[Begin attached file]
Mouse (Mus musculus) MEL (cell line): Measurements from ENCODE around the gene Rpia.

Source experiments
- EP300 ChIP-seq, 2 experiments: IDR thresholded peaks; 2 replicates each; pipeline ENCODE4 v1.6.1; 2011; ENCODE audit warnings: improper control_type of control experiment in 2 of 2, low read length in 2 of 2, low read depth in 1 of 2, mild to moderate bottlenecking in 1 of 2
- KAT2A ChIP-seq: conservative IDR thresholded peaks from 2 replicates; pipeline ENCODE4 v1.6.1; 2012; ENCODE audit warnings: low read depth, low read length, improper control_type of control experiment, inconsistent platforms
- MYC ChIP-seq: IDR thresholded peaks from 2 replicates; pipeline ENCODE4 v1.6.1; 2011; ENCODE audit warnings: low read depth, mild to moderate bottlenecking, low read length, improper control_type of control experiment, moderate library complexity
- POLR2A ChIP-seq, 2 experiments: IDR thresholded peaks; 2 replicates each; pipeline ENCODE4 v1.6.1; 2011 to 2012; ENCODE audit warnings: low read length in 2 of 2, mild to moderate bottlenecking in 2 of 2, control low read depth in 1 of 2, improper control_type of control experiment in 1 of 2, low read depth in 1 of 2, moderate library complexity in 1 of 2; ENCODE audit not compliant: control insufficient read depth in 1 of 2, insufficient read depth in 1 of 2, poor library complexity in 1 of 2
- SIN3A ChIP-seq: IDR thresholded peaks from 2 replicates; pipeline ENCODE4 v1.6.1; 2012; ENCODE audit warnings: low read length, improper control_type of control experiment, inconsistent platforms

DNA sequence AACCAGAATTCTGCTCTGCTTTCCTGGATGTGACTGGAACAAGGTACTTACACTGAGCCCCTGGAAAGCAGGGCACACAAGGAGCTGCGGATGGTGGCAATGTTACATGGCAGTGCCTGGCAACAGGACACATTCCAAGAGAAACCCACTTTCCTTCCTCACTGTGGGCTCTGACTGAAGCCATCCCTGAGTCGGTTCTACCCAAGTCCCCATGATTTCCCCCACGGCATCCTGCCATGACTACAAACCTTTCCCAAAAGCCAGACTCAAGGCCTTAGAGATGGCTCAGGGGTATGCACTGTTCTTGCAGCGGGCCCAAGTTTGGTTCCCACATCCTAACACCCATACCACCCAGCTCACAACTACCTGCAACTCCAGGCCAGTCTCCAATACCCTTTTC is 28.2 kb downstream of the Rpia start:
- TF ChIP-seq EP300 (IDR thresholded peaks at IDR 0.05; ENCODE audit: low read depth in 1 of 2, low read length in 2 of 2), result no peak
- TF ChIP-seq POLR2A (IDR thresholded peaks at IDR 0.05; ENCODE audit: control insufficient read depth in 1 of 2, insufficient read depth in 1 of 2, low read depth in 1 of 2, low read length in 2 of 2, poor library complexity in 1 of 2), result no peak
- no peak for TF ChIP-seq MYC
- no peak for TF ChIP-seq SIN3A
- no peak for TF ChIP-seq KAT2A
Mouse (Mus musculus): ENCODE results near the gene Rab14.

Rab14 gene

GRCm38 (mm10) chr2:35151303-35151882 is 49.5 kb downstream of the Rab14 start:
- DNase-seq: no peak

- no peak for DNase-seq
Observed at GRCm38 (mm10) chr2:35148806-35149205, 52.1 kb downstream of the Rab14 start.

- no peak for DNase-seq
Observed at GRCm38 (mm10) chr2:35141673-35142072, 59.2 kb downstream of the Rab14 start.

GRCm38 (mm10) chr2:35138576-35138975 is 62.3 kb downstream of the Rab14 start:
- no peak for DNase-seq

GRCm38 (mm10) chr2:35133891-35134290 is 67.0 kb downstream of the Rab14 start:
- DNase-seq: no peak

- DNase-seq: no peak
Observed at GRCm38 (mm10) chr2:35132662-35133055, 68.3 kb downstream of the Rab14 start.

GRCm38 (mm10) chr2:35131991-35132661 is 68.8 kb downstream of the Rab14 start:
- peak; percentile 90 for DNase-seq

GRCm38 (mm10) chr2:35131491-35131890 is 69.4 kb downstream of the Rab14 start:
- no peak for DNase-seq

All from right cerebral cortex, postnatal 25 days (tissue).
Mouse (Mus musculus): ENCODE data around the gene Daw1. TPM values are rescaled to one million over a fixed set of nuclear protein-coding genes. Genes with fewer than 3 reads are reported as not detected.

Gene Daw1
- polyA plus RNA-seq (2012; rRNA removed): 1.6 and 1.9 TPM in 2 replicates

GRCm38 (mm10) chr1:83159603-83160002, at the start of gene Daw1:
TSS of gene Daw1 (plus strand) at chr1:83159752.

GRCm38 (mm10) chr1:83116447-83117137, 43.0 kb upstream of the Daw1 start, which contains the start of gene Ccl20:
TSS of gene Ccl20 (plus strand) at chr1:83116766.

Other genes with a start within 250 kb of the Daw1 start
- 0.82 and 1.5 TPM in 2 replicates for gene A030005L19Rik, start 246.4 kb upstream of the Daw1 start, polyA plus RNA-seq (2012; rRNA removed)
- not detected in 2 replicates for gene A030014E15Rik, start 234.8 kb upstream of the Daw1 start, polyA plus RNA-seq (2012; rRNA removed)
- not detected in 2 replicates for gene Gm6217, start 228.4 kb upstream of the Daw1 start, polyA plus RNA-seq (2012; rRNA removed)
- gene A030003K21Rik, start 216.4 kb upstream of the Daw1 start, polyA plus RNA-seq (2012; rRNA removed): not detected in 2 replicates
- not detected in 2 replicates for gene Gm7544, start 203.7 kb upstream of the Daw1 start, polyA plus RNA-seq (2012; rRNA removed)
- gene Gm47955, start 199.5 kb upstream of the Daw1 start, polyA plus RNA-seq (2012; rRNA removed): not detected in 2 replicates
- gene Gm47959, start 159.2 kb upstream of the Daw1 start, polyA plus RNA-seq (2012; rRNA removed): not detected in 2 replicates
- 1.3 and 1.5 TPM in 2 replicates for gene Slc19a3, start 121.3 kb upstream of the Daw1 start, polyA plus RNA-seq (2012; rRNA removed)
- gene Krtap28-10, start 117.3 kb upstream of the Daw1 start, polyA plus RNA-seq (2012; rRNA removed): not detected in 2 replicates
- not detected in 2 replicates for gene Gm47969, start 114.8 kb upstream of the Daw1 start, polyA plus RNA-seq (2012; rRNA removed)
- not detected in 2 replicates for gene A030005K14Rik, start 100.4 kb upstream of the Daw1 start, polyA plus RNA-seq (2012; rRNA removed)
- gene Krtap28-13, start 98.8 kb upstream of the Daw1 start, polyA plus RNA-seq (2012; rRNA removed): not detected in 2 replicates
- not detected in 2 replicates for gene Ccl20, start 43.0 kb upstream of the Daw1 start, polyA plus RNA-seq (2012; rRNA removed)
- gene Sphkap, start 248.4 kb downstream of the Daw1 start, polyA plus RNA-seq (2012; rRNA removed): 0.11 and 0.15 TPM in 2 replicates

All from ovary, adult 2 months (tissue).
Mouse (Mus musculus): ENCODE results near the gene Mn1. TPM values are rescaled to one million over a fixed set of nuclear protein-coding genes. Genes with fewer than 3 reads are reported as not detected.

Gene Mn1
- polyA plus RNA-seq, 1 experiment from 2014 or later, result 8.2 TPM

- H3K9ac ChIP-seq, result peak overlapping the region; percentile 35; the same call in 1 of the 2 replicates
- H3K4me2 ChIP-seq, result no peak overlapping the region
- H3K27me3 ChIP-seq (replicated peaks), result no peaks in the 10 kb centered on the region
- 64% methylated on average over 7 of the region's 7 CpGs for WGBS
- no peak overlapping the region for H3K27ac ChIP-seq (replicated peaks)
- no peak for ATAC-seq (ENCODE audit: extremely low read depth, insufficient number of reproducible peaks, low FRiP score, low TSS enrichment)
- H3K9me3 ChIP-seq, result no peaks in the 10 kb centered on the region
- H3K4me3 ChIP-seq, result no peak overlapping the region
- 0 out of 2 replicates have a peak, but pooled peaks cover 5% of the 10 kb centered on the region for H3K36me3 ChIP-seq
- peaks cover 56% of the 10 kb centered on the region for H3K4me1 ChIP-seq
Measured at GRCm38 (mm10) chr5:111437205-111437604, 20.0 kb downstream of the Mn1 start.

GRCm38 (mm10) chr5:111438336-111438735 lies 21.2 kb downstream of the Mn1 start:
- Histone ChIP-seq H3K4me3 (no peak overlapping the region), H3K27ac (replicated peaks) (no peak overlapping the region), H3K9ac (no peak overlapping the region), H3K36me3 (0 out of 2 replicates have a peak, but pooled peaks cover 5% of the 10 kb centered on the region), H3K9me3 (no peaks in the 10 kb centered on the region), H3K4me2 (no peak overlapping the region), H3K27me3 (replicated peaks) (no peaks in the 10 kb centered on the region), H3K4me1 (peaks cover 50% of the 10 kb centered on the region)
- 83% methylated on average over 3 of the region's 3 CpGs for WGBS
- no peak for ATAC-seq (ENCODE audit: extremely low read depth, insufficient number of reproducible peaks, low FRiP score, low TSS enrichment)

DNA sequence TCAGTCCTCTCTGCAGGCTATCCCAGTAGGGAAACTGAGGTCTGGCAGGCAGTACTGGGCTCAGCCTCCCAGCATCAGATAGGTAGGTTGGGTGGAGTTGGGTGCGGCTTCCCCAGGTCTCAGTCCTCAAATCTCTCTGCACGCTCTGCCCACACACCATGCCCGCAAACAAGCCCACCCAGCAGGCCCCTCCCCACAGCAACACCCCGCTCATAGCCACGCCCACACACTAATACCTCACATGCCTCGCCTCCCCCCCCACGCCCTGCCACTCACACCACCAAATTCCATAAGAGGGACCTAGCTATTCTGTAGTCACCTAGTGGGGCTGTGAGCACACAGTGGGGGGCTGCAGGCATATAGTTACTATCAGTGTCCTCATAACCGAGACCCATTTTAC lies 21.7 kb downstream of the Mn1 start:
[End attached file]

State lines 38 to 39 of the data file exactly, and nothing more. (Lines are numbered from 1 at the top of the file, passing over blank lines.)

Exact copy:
GRCm38 (mm10) chr1:83116447-83117137, 43.0 kb upstream of the Daw1 start, which contains the start of gene Ccl20:
TSS of gene Ccl20 (plus strand) at chr1:83116766.